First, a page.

Before the attack, Mohamed Mire said, his family appealed unsuccessfully to local authorities as his 29-year-old brother, Muhaydin Mire, became more and more paranoid.
Unsure of what to do, Mohamed said he even booked a flight for his brother back to Somalia, where he as born, for Sunday — the day after the stabbing at Leytonstone Underground Station.
Both victims were treated for non-life threatening injuries.
The revelations come as Muhaydin was charged with attempted murder and as British authorities investigated the attack as a terrorist "incident." Witnesses told Channel 4 that they heard Muhaydin shout "This is for Syria" after being taken into police custody.
On Monday, the United Kingdom remained under a "severe" threat from international terrorism.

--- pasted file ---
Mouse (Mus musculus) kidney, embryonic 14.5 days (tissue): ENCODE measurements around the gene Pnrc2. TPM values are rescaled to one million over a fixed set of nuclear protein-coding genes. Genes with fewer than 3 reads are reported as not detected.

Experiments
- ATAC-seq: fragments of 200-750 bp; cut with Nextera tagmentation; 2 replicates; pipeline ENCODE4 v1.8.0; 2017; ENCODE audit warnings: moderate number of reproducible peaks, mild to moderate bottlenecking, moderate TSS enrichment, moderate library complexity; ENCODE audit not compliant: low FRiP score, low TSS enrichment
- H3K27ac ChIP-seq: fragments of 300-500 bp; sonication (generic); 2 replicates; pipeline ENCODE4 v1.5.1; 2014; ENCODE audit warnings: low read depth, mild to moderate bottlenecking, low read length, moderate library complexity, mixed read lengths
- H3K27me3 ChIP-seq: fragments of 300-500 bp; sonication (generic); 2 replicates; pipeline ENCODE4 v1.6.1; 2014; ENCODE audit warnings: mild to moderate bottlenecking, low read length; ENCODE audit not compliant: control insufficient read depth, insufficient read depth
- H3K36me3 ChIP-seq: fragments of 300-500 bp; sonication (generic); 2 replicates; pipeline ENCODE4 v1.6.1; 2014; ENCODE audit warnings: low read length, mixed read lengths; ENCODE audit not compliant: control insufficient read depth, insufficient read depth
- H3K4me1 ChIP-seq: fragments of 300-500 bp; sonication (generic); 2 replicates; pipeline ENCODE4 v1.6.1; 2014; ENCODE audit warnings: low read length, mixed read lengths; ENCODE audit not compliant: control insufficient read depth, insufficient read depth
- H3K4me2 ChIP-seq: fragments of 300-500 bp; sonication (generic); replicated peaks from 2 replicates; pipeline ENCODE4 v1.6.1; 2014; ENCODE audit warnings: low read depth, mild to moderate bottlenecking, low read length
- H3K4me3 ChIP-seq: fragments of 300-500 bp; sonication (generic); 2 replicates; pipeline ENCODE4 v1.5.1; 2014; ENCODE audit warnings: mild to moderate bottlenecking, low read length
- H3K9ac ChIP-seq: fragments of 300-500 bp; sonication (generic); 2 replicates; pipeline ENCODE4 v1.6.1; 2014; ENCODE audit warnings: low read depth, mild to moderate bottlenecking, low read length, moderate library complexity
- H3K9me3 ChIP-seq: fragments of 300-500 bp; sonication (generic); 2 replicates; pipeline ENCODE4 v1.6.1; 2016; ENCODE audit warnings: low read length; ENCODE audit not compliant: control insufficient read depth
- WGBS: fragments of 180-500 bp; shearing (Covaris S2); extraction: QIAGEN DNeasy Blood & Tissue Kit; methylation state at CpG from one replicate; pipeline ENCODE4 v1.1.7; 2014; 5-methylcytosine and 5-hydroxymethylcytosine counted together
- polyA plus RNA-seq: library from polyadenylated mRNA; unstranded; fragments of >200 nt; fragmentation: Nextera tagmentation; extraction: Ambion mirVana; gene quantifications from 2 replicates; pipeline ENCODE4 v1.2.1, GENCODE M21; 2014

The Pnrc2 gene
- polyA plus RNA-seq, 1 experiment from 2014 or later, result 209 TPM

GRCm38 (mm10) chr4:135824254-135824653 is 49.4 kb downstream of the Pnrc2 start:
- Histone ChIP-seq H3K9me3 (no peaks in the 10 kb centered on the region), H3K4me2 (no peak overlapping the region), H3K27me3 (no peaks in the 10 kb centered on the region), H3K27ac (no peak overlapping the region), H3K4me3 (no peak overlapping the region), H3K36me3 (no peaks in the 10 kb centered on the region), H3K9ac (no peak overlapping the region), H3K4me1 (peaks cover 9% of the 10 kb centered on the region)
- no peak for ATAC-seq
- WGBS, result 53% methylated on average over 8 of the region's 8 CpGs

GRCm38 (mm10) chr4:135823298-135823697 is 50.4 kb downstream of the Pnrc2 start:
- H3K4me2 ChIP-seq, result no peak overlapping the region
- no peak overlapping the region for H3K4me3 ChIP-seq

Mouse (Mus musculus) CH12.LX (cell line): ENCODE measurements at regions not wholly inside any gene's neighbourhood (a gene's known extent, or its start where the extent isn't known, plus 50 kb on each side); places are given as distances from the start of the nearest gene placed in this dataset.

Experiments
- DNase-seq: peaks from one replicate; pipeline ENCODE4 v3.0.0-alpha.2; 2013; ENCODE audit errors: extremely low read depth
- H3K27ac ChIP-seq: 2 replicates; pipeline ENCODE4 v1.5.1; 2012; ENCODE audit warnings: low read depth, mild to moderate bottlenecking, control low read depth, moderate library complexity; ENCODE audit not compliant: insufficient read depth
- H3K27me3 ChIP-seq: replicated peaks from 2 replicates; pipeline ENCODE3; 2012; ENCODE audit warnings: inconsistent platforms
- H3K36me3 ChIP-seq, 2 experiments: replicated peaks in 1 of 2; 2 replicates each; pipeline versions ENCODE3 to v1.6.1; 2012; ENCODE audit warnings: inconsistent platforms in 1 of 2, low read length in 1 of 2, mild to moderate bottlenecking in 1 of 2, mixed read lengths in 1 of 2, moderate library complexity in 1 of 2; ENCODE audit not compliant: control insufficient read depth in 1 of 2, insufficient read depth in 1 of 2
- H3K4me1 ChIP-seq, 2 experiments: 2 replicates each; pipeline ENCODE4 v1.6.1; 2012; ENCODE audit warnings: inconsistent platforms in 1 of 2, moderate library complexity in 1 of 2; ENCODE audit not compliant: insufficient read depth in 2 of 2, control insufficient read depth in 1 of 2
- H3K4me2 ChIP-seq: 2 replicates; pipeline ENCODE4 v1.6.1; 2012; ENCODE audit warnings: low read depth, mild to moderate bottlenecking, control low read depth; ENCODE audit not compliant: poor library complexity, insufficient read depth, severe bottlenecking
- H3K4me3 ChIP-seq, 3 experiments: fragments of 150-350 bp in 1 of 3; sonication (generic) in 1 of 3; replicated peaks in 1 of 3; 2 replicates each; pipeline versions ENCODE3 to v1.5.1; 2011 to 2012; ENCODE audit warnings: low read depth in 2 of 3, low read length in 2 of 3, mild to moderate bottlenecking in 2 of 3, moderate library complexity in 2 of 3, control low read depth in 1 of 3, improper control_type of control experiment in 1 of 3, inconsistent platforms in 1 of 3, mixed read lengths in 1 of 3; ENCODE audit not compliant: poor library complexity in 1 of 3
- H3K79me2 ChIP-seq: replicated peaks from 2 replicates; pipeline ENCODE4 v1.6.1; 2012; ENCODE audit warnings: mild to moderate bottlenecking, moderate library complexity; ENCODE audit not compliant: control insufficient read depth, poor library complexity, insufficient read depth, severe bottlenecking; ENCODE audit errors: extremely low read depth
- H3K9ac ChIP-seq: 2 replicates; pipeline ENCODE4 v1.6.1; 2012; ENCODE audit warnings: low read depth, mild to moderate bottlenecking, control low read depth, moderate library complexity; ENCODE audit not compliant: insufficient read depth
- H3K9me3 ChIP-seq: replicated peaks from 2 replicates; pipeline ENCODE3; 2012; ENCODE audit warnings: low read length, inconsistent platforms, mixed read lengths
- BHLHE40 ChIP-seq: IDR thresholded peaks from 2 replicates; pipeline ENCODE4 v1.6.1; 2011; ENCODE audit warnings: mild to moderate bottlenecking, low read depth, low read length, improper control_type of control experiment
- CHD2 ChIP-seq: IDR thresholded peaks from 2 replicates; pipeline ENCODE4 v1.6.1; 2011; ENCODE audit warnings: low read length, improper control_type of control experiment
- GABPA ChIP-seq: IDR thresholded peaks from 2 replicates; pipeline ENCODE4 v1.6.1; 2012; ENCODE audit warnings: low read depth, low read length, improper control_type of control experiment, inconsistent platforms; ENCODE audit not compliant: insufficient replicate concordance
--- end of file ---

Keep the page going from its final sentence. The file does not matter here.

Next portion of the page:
Mohamed Mire told the channel that Muhaydin — who has lived in Britain since he was 12 — was diagnosed with paranoia. In 2007, he was hospitalized for three months, but marijuana use, Mohamed said, only exacerbated his mental illness.
"He's seeing demons and all that," Mohamed said, adding that his family tried to have Muhaydin committed.
After talking with his mother in Somalia, Mohamed said, he booked a flight for his brother.
"As far as I know, he wanted to go," Mohamed said.